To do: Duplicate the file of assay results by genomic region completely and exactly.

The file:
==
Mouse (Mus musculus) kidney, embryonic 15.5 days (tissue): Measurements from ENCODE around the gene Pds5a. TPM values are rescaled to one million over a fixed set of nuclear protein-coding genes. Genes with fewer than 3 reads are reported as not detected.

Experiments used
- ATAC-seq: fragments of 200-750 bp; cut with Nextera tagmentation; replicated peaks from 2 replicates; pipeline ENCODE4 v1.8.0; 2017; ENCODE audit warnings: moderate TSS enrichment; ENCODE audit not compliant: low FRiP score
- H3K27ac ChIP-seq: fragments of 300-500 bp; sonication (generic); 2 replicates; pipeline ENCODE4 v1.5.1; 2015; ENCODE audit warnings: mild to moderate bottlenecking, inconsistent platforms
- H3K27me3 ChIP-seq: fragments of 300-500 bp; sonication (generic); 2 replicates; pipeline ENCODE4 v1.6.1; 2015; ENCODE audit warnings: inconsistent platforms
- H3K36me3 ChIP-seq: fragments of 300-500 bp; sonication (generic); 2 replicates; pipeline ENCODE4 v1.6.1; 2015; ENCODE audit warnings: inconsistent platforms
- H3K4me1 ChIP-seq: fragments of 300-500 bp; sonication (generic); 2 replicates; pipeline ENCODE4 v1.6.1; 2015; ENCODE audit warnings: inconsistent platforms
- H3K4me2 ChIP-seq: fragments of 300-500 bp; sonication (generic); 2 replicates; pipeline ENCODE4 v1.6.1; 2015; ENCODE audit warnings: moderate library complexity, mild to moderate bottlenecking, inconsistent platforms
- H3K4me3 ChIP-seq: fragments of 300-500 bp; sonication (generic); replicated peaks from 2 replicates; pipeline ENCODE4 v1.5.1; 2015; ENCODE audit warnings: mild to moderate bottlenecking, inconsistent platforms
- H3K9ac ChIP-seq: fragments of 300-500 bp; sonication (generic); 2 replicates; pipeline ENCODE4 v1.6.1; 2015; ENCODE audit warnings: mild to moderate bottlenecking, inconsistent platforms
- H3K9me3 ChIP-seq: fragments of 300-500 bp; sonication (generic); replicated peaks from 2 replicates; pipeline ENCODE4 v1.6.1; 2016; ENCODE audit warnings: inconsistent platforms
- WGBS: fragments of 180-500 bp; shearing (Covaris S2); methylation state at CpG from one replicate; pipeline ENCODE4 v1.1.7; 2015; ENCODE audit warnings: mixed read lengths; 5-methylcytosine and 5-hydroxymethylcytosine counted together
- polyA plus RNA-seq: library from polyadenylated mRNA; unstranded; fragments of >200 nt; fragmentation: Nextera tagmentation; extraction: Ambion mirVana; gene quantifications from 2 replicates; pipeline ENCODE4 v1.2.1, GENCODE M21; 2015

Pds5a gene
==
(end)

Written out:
Mouse (Mus musculus) kidney, embryonic 15.5 days (tissue): Measurements from ENCODE around the gene Pds5a. TPM values are rescaled to one million over a fixed set of nuclear protein-coding genes. Genes with fewer than 3 reads are reported as not detected.

Experiments used
- ATAC-seq: fragments of 200-750 bp; cut with Nextera tagmentation; replicated peaks from 2 replicates; pipeline ENCODE4 v1.8.0; 2017; ENCODE audit warnings: moderate TSS enrichment; ENCODE audit not compliant: low FRiP score
- H3K27ac ChIP-seq: fragments of 300-500 bp; sonication (generic); 2 replicates; pipeline ENCODE4 v1.5.1; 2015; ENCODE audit warnings: mild to moderate bottlenecking, inconsistent platforms
- H3K27me3 ChIP-seq: fragments of 300-500 bp; sonication (generic); 2 replicates; pipeline ENCODE4 v1.6.1; 2015; ENCODE audit warnings: inconsistent platforms
- H3K36me3 ChIP-seq: fragments of 300-500 bp; sonication (generic); 2 replicates; pipeline ENCODE4 v1.6.1; 2015; ENCODE audit warnings: inconsistent platforms
- H3K4me1 ChIP-seq: fragments of 300-500 bp; sonication (generic); 2 replicates; pipeline ENCODE4 v1.6.1; 2015; ENCODE audit warnings: inconsistent platforms
- H3K4me2 ChIP-seq: fragments of 300-500 bp; sonication (generic); 2 replicates; pipeline ENCODE4 v1.6.1; 2015; ENCODE audit warnings: moderate library complexity, mild to moderate bottlenecking, inconsistent platforms
- H3K4me3 ChIP-seq: fragments of 300-500 bp; sonication (generic); replicated peaks from 2 replicates; pipeline ENCODE4 v1.5.1; 2015; ENCODE audit warnings: mild to moderate bottlenecking, inconsistent platforms
- H3K9ac ChIP-seq: fragments of 300-500 bp; sonication (generic); 2 replicates; pipeline ENCODE4 v1.6.1; 2015; ENCODE audit warnings: mild to moderate bottlenecking, inconsistent platforms
- H3K9me3 ChIP-seq: fragments of 300-500 bp; sonication (generic); replicated peaks from 2 replicates; pipeline ENCODE4 v1.6.1; 2016; ENCODE audit warnings: inconsistent platforms
- WGBS: fragments of 180-500 bp; shearing (Covaris S2); methylation state at CpG from one replicate; pipeline ENCODE4 v1.1.7; 2015; ENCODE audit warnings: mixed read lengths; 5-methylcytosine and 5-hydroxymethylcytosine counted together
- polyA plus RNA-seq: library from polyadenylated mRNA; unstranded; fragments of >200 nt; fragmentation: Nextera tagmentation; extraction: Ambion mirVana; gene quantifications from 2 replicates; pipeline ENCODE4 v1.2.1, GENCODE M21; 2015

Pds5a gene